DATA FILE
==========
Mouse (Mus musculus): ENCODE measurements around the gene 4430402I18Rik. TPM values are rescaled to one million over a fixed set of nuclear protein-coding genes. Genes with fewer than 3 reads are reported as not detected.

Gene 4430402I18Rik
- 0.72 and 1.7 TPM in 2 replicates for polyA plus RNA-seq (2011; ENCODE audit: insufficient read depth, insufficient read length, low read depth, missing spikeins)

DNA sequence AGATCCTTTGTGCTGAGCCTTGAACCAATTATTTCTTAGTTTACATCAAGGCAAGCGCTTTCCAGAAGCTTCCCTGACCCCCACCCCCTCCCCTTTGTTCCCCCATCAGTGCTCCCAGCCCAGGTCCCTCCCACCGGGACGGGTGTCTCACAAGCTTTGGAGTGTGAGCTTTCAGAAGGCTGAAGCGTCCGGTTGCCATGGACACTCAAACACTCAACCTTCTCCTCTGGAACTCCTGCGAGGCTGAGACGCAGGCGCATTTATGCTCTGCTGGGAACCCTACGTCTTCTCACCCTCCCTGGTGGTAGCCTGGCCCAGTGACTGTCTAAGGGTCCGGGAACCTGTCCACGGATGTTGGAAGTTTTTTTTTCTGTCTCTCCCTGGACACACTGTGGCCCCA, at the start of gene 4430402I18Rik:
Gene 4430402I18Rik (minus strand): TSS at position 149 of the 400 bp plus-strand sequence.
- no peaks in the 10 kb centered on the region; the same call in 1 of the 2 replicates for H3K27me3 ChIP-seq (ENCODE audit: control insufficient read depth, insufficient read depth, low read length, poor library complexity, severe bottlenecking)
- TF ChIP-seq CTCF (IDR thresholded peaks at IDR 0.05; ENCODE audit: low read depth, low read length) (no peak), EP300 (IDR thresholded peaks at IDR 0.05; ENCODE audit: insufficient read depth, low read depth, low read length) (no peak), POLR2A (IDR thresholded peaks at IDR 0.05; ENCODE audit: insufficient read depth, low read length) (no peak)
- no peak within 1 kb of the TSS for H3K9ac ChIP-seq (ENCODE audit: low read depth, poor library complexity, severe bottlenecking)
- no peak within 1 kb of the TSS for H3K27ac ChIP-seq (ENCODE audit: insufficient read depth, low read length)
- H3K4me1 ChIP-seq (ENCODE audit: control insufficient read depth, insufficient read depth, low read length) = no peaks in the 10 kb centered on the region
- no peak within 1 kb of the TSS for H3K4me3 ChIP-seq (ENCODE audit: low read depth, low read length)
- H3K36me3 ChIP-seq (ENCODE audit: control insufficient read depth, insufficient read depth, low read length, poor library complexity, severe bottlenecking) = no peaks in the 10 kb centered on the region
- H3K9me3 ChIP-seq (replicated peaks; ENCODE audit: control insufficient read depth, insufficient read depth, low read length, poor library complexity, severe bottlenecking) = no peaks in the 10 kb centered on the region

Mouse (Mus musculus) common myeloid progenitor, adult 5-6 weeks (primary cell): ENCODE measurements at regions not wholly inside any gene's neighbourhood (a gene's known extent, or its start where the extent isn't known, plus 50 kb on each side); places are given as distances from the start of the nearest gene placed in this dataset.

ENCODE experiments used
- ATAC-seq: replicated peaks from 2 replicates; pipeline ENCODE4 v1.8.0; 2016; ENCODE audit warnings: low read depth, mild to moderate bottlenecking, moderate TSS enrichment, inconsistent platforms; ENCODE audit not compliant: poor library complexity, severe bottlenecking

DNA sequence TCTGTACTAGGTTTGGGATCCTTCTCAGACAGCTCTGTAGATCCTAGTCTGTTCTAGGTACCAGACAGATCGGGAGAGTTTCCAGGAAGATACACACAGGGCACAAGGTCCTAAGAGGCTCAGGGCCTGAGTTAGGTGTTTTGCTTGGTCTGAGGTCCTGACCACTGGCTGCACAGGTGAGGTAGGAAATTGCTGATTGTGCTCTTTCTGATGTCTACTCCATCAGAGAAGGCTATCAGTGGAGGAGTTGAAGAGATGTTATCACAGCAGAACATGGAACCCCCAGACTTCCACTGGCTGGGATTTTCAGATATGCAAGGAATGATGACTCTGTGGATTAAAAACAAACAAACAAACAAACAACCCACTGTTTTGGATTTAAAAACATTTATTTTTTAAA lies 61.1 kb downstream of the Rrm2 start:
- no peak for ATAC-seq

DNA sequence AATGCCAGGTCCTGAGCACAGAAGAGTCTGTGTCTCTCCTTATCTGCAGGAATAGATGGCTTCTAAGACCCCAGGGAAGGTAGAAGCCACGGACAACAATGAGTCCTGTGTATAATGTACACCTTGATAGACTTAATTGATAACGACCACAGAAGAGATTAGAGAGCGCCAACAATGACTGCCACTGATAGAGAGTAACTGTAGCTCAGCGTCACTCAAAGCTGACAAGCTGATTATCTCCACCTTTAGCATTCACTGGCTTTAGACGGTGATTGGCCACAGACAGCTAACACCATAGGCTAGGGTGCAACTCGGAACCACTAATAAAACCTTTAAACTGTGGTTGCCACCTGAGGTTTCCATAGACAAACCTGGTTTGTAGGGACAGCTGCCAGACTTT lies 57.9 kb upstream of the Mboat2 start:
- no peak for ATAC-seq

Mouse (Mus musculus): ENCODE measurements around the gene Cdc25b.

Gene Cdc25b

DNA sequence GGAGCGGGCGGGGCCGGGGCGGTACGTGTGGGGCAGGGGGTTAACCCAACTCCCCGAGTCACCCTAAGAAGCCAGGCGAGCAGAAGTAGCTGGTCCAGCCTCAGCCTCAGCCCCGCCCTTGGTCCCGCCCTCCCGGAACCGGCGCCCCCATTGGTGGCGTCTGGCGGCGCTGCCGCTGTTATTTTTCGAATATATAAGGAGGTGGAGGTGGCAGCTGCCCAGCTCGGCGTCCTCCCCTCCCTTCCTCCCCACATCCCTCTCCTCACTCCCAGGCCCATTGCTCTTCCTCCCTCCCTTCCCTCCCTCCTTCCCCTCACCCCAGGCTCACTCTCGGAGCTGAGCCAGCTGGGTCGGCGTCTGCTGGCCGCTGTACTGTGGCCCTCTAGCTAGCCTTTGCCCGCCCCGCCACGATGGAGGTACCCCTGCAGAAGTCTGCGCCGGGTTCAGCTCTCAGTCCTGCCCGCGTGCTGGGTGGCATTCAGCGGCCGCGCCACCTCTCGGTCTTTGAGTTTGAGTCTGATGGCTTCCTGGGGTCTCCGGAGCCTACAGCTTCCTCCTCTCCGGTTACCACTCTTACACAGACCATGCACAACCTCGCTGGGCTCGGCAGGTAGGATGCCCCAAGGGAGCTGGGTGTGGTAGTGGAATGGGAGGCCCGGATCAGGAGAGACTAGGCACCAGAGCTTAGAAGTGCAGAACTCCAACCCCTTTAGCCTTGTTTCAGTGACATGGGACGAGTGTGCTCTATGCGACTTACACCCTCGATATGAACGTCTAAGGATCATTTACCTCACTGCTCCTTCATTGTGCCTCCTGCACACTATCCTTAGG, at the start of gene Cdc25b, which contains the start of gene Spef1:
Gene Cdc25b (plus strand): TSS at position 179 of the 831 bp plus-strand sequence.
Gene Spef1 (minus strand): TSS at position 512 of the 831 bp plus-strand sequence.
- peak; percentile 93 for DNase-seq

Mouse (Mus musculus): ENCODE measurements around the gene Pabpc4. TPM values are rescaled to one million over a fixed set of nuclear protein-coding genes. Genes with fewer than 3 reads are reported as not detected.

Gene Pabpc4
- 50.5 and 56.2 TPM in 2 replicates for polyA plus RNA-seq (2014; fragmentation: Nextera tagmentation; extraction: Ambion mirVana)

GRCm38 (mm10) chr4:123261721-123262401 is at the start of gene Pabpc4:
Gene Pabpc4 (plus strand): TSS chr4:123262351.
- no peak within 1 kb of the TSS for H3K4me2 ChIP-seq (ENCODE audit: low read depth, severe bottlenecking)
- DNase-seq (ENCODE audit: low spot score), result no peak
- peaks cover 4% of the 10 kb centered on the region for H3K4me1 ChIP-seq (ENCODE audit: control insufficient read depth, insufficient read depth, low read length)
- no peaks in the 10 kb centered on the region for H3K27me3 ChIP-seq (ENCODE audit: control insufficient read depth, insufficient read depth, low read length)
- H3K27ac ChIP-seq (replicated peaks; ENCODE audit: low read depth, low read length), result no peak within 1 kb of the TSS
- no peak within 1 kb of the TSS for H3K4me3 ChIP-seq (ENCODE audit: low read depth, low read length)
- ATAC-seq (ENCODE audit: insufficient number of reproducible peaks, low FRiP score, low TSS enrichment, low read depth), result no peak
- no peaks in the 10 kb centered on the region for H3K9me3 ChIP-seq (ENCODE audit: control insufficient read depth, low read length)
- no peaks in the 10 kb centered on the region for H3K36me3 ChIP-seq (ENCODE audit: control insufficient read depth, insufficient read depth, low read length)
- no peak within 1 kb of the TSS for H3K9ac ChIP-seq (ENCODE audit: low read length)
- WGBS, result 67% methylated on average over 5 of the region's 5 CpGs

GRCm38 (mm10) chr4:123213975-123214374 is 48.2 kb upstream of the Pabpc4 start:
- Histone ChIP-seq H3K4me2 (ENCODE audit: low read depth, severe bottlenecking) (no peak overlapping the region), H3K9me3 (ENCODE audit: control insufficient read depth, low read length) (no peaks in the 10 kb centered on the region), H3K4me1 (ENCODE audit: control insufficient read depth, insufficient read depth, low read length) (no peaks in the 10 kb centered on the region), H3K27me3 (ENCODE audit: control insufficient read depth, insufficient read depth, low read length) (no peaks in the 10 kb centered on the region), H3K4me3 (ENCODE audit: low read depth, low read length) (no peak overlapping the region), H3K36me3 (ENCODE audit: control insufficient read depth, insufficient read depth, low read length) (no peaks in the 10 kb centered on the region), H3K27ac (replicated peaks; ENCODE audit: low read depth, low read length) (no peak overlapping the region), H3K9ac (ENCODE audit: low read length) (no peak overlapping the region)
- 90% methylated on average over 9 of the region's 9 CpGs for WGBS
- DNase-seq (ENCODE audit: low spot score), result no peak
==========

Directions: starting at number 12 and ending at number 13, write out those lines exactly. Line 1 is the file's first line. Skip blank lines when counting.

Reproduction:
- H3K36me3 ChIP-seq (ENCODE audit: control insufficient read depth, insufficient read depth, low read length, poor library complexity, severe bottlenecking) = no peaks in the 10 kb centered on the region
- H3K9me3 ChIP-seq (replicated peaks; ENCODE audit: control insufficient read depth, insufficient read depth, low read length, poor library complexity, severe bottlenecking) = no peaks in the 10 kb centered on the region